Right on the Money

Money magazine is known for providing its expert advice to readers on topics ranging from saving for short-term investments, like buying a house, all the way to long-range savings, like a retirement plan.

The main page on the site, which is the home for Money, Fortune, and Fortune Small Business magazine, offers an array of stories for readers: How to retire rich, how to survive in today’s stock market, why a 401(k) is still worth the investment, and some other savings-related stories. The writers and editors know what their readers want and they deliver. At the top of the page, the Web site offers readers “Best of” guides –like the best places to retire, best places to live and the best money moves. Lists like that are reader-friendly because they provide a nice break from longer articles and they summarize the main points in a quick and succinct manner. They don’t take much time to read but they do give readers lots of useful information. 

While the site’s content echoes the magazine’s, what really draws the audience in is the other information that is offered –though the online extras are not necessarily tied into what’s in the print version.

In its November issue, the print version of Money had a “guide to getting rich” package for its readers. It included six articles with information about retirement, how to stretch a dollar, moving away from the suburbs after the kids graduate, and more.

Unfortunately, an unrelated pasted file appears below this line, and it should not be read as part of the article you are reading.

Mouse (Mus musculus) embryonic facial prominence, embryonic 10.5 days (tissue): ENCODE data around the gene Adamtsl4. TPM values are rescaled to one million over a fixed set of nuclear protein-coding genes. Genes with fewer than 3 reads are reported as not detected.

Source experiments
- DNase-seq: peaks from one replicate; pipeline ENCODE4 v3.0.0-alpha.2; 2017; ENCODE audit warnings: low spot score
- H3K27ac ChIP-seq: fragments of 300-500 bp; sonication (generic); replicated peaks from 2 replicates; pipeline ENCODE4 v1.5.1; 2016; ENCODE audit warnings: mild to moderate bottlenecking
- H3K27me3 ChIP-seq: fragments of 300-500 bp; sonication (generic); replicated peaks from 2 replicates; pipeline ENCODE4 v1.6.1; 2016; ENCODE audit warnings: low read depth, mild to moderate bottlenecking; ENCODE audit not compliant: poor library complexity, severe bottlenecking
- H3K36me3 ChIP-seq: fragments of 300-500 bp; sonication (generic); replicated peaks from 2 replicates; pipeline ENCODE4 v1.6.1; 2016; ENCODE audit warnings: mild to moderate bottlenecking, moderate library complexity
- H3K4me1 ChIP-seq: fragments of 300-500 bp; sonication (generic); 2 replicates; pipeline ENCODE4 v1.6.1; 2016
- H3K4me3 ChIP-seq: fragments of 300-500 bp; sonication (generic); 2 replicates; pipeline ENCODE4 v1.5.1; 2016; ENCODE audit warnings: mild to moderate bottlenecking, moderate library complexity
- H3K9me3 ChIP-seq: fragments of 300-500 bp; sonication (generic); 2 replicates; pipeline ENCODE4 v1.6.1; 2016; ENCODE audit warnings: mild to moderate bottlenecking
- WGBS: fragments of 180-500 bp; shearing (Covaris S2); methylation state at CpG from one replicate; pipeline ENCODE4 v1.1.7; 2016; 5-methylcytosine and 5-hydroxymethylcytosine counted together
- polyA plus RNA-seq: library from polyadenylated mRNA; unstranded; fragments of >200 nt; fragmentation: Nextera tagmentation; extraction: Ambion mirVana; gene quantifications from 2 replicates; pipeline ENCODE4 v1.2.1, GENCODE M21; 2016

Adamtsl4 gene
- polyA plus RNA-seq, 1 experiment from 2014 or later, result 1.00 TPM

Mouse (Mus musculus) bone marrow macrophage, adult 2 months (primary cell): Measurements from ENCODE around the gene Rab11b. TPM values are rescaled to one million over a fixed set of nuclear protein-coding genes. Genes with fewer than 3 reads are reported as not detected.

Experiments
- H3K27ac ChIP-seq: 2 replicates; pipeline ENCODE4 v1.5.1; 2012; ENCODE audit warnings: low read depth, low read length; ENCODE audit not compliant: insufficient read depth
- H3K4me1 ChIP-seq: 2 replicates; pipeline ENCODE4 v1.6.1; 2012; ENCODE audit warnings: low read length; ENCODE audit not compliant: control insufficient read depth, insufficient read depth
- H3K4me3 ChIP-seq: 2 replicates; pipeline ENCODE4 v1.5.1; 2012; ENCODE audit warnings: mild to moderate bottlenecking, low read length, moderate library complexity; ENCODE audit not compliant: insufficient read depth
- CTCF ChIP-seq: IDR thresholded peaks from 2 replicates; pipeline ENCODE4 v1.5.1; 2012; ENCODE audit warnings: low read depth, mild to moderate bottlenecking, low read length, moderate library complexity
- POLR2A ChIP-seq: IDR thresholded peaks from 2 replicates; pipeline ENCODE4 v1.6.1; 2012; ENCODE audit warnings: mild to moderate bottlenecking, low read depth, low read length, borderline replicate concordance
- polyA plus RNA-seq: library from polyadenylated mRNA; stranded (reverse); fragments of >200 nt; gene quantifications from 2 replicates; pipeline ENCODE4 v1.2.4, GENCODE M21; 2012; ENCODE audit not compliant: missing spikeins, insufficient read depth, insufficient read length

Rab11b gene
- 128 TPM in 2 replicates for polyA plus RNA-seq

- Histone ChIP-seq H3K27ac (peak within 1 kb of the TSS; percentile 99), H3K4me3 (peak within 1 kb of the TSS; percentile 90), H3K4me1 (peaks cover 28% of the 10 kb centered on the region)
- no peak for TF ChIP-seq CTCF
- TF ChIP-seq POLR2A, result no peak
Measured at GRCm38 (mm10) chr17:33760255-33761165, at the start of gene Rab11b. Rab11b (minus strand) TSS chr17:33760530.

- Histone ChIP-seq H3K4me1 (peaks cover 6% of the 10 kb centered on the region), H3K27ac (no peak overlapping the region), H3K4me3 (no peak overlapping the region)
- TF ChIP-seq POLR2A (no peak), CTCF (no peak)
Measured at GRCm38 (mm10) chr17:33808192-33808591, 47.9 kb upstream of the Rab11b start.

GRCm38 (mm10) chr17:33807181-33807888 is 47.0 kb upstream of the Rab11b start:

The online stories from November’s issue are the same as what appeared in print. While that may be good for people who do not subscribe to the magazine, for more avid readers, it may be a disappointment. Prior to visiting the Web site, I picked up the November issue in order to compare it to the online version. What I found is that November’s issue is outlined right on the Web site. So, why did I read the print version? Or, for more frequent readers, why should they visit the Web site?

For one, people who visit the Web site are able to get the latest business news from CNNMoney.com. In fact, when readers go to the homepage, the first thing they see is a long list of \ news pertaining to spending money, businesses, stocks, jobs and economy, real estate, and much more. On November 27, the site offered readers stories about the rising cost of Christmas presents, the high price America has to pay for oil, and the stock markets comeback. There is also a section entitled “latest news” that contains stories about tax breaks, drug warnings from the FDA, and a small profile of the 25 most powerful businesspeople. So, readers who come to the page looking for Money magazine find themselves immersed in other useful facts.

Although the Web site does not provide more stories, charts, or polls linked to the November issue, it does give its readers other useful food for thought. Based on the type of readers Money sets out to attract –older people who are looking for tips about how to make the best use of their income– the Web site is right on the money.

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–Gitana Mirochnik

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